The Hemingway Bibliography
 

Title

The Primitive as Modernist Artist

Document Type

Essay

Citation

Rossetti, Gina M. “The Primitive as Modernist Artist.” In Imagining the Primitive in Naturalist and Modernist Literature, 117-42. Columbia: University of Missouri Press, 2006.

Annotation

Draws on psychological, anthropological, and literary theories on civilization and primitivism to analyze Cather’s The Professor’s House (1925) and two Hemingway novels, The Torrents of Spring and The Sun Also Rises. Argues that while Yogi Johnson undergoes a “primitive awakening” after meeting the Native American woman, Hemingway dismisses the conventional notion of the healing powers of the primitive. Rossetti identifies Cohn and the Basques at the Spanish fiesta as examples of primitive outsiders, concentrating on the anti-Semitism surrounding Cohn and the stereotypical representation of the ever-celebrating Basque peasants. Rossetti writes: “By placing the era’s skewed ideologies in the mouths of unreliable characters (e.g. Jake Barnes), Hemingway subtly questions the efficacy of the primitive figure.”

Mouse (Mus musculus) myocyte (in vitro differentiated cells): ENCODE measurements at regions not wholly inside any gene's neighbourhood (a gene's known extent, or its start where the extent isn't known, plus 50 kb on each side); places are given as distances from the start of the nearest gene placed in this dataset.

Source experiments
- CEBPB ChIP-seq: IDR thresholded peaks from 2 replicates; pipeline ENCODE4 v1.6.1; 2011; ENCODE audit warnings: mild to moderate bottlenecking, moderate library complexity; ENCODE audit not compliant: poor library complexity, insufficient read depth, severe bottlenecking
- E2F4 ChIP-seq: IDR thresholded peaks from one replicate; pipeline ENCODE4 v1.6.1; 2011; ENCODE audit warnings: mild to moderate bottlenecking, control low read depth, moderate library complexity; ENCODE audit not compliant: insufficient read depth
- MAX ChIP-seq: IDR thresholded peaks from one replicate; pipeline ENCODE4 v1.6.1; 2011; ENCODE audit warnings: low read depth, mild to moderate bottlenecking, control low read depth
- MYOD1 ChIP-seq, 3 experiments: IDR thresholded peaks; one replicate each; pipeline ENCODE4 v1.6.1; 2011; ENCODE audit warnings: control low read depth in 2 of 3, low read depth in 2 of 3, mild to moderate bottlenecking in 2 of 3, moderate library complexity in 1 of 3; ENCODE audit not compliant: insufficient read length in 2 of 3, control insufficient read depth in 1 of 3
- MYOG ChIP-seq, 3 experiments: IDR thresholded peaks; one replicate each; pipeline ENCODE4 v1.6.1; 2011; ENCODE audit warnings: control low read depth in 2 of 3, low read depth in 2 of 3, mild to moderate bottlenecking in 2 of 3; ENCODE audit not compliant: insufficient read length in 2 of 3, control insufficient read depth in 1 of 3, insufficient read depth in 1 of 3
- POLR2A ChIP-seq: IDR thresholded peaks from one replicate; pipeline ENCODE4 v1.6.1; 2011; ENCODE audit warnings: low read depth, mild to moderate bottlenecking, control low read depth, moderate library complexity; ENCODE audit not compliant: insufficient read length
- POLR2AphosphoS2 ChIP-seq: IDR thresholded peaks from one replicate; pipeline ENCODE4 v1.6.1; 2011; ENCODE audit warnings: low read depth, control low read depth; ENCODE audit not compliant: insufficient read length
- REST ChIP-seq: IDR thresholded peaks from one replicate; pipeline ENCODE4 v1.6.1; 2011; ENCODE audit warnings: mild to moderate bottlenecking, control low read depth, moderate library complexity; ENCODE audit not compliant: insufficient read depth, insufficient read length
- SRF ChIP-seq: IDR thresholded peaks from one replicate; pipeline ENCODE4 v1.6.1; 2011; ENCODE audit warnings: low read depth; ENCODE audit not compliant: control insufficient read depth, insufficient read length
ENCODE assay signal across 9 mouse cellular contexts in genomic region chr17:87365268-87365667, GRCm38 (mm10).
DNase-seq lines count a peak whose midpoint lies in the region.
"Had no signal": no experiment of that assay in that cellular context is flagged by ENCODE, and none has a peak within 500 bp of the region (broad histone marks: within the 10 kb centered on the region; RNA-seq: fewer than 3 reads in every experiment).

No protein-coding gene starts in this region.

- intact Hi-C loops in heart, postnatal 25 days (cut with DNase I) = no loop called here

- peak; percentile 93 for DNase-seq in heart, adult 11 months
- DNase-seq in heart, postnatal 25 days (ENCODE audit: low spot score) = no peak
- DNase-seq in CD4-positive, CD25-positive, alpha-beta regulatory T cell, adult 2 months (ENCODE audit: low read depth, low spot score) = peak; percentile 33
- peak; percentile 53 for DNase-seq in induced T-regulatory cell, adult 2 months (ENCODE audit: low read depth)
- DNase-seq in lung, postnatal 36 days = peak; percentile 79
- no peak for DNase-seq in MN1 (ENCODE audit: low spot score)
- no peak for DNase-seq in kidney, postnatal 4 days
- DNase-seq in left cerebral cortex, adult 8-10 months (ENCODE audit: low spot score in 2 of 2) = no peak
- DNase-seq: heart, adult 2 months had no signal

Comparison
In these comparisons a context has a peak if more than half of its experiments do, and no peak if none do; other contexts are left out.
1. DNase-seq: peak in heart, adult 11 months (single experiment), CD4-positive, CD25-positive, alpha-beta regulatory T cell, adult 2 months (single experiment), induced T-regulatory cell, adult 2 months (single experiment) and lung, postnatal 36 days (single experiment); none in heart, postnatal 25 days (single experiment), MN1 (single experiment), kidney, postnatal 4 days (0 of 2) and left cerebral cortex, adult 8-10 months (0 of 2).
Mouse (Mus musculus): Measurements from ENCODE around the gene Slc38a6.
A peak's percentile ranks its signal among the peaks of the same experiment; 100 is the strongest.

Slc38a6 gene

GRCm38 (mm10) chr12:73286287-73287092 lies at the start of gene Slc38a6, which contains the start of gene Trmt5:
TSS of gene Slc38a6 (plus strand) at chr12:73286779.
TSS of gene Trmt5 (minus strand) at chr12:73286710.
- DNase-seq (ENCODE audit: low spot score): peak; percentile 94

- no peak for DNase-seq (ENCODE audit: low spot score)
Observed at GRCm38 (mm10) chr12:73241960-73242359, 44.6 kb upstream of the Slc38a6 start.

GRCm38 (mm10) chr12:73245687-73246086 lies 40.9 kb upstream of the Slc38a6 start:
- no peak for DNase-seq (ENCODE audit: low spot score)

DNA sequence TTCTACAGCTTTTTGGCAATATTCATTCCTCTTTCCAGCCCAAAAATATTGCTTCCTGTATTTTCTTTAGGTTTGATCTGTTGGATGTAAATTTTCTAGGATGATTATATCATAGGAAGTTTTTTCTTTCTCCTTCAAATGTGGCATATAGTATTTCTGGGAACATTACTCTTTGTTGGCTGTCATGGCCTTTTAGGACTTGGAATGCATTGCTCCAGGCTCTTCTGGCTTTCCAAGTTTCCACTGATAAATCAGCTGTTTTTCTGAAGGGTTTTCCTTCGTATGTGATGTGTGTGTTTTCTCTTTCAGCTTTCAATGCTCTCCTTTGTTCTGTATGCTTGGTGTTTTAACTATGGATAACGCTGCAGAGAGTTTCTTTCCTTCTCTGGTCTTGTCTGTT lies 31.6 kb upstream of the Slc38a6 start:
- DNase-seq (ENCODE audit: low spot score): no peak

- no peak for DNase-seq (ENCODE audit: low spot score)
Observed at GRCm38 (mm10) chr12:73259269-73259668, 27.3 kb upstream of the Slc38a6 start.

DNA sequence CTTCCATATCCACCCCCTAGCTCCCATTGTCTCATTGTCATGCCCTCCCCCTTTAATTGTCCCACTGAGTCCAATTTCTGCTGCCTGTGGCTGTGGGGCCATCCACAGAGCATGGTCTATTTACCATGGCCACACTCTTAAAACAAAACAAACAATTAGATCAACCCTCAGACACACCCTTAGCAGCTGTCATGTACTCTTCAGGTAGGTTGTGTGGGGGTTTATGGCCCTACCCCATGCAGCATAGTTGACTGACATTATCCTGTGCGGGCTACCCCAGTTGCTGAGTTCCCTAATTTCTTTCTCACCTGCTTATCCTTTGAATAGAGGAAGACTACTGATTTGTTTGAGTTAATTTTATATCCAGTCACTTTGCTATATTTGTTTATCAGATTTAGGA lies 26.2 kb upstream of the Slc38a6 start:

Published in

Imagining the Primitive in Naturalist and Modernist Literature

Date

2006

Pages

117-142

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